WEDNESDAY, March 1, 2023 (HealthDay News) — For decades, people have turned to cigarettes in times of stress. Now, a preliminary study suggests that young people are using vaping in the same way.
The study, of nearly 2,000 US teens and young adults, found that those who vaped nicotine or marijuana were more likely to report anxiety, depression or suicidal thoughts. In fact, most vapers said they had suffered symptoms of anxiety or depression in the past week, while more than half had thought about suicide in the past year.
The findings leave the chicken and the egg question open.
“One of the challenges is figuring out cause and effect,” said Loren Wold, professor in the Colleges of Nursing and Medicine at Ohio State University.
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Many of the young people surveyed explicitly said they started smoking to cope with their depression – including a third of those who smoked pot.
This is troubling, Wold said, as no one would consider vaping a healthy coping strategy.
Wold, who was not involved in the study, was the lead author of a recent American Heart Association (AHA) report on the physical health consequences of vaping in adolescence.
There’s still a lot to learn, as vaping is a relatively new phenomenon, Wold said. But it’s clear that there are short-term effects, including inflammation in the airways, spikes in blood pressure and increased stiffness in the arteries.
So young people who vape may be “setting themselves up for heart and lung disease,” Wold said.
What’s “intriguing” about the new findings, he said, is that they link vaping with mental health.
The research will be presented at an AHA meeting in Boston. Studies released at meetings are generally considered preliminary until published in a peer-reviewed journal.
But the results are the latest in a line of work that raises concerns about the vaping “epidemic” among young Americans.
In 2022, more than 2.5 million American children reported vaping, according to the non-profit campaign for tobacco-free kids. And many weren’t just trying it out: Nearly half of high school seniors who vaped said they did it most days.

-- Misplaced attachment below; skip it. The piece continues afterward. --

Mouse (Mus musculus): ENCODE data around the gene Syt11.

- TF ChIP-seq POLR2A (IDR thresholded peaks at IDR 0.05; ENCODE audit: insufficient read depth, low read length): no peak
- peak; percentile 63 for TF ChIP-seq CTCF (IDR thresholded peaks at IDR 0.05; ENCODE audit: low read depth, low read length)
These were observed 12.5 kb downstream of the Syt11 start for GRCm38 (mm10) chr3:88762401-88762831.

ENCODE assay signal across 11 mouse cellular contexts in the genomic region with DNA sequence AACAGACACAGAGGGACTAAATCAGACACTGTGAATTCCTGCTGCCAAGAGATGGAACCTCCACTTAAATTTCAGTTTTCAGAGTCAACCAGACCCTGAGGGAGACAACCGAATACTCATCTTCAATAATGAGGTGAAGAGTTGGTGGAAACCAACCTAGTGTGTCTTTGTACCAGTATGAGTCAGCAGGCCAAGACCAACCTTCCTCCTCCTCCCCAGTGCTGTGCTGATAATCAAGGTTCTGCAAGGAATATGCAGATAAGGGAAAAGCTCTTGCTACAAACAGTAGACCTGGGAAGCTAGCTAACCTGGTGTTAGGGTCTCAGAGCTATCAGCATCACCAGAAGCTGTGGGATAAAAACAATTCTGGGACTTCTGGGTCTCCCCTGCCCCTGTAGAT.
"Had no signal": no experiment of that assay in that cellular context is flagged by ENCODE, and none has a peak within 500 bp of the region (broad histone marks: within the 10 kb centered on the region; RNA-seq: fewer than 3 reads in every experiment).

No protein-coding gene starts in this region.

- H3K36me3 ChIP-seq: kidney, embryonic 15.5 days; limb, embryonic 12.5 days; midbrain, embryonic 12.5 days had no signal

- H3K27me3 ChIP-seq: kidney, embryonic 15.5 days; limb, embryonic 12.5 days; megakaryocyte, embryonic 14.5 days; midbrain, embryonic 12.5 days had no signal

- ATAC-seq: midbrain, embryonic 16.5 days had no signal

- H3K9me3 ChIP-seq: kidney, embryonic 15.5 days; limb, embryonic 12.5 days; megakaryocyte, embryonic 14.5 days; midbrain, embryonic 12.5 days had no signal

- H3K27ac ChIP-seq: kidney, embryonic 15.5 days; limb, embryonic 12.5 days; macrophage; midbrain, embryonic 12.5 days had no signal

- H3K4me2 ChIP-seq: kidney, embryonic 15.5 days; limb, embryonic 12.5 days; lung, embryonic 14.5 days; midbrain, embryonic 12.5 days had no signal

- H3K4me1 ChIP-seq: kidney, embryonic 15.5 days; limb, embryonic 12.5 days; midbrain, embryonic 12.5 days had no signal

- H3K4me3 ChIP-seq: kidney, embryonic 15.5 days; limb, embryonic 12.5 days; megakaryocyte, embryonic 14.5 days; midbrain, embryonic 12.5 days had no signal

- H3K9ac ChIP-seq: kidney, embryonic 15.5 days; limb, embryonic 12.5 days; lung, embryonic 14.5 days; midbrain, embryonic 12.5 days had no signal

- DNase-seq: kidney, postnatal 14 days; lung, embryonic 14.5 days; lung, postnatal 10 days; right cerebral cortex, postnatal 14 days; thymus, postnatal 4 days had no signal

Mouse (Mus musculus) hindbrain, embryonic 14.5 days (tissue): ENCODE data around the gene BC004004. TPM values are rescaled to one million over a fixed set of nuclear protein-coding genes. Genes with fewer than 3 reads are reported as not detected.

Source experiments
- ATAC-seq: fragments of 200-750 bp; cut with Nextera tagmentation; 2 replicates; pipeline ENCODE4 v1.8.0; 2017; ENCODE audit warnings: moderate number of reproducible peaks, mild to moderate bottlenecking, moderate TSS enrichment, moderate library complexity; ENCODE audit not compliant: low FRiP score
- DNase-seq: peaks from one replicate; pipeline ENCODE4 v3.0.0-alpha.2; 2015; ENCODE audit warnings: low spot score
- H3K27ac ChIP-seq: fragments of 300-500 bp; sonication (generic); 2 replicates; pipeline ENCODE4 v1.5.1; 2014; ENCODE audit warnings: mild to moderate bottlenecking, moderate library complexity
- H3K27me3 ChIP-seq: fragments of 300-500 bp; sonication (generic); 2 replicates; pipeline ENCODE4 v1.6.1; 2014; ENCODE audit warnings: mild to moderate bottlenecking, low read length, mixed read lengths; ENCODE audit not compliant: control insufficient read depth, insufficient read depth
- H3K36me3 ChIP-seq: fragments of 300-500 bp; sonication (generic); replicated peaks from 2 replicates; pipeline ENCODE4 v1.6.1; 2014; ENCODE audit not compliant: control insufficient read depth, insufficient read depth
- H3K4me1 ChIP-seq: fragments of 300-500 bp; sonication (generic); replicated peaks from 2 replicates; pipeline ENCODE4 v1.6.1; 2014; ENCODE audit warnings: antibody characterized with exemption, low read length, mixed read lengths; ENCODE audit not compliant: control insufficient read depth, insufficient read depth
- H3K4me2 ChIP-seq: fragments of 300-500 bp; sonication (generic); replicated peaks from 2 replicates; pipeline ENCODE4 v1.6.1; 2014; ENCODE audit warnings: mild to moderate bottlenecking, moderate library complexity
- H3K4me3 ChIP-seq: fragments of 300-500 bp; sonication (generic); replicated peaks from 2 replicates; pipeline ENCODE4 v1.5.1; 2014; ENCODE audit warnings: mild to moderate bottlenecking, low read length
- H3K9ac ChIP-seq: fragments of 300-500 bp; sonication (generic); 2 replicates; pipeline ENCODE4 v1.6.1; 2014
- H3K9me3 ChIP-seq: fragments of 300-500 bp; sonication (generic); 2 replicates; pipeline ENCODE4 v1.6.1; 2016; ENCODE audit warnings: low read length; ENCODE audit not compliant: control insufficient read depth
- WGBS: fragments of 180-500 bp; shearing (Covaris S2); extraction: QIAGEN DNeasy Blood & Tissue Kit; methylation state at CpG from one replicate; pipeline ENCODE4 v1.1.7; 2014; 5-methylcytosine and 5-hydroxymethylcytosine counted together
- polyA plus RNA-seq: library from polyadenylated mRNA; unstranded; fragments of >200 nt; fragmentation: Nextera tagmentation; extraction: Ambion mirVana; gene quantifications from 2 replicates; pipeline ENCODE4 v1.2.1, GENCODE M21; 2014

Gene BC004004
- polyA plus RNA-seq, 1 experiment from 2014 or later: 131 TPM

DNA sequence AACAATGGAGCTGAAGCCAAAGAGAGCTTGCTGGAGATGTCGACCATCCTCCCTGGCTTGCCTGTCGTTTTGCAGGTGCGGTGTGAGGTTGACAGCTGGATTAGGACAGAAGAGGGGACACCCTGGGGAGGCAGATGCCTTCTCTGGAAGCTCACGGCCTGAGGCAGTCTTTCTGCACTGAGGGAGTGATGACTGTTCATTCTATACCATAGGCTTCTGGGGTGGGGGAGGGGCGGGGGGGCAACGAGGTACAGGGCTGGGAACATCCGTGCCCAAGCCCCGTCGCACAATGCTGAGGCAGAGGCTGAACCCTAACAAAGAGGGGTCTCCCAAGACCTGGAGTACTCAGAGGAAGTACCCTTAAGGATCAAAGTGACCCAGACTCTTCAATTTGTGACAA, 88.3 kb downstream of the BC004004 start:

Vaporizing devices work by heating a liquid that produces a “vapor”, allowing users to inhale nicotine or THC (the active ingredient in marijuana). But while vaping doesn’t involve smoke, it’s not benign.
Children are still becoming addicted to nicotine and are being hit by the harms of this drug (or THC), which can include effects on brain development. What’s more, Wold said, the liquids in vaping devices don’t produce — contrary to popular belief — “harmless water vapour.”
When heated, these liquids actually produce more than 1,000 chemicals, he said. Whether these exposures can directly affect children’s mental health remains to be seen.
The new findings are based on an online survey of 1,921 teenagers and young adults, ages 13 to 24. Most said they had vaped in the past month, including 830 who said they had vaped nicotine and THC.
Overall, 70% of THC-only vapers said they had anxiety issues in the past week, as did over 60% of those who vaped nicotine or both drugs. This compared to about 40% of participants who never vaped.
Meanwhile, more than half of all vapers struggled with symptoms of depression in the past week, versus a quarter of non-vapers. Some — 20% to a third — said depression drove them to try vaping.
It’s unclear why they thought this might help, but Wold said he suspects the industry’s marketing is partly to blame: Children are regularly exposed to vaping images and messages on social media, in ways that portray them as “cool” or a way to enjoy life. .
Dr. Rose Marie Robertson, deputy chief of science and medicine at the AHA, is the study’s senior investigator.
She pointed to the “big picture” – the fact that children today are distressed by many things, from violence to division in civil discourse. And they need help dealing with it so they don’t turn to substances, she said.
When it comes to vaping itself, Robertson said the issue needs to be addressed from multiple angles. One is regulation.
“We advocate for public policies that we have the data to demonstrate will help stop kids from starting to smoke — things like eliminating flavored tobacco products,” Robertson said. “Flavors are a big part of why many kids start vaping.”
In cases where children are already smoking, schools can step in to offer help in quitting. Unfortunately, Robertson said, many schools lack resources.
Instead, she noted, students caught smoking are often suspended from school — which can only make matters worse.
As for parents, Wold said it’s important they talk to their kids about the dangers of vaping. And if their child is already smoking, he added, it’s an opportunity to ask why — and possibly find out they’re dealing with mental health issues.
The tobacco-free kids campaign has more on vaping.
SOURCES: Rose Marie Robertson, MD, deputy chief science and chief medical officer, American Heart Association, Dallas; Loren E. Wold, PhD, professor and assistant dean, biological health research, College of Nursing and professor of physiology and cell biology, College of Medicine, Ohio State University, Columbus; presentation, February 28, 2023, American Heart Association Epidemiology, Prevention, Lifestyle, and Cardiometabolic Health Scientific Sessions, Boston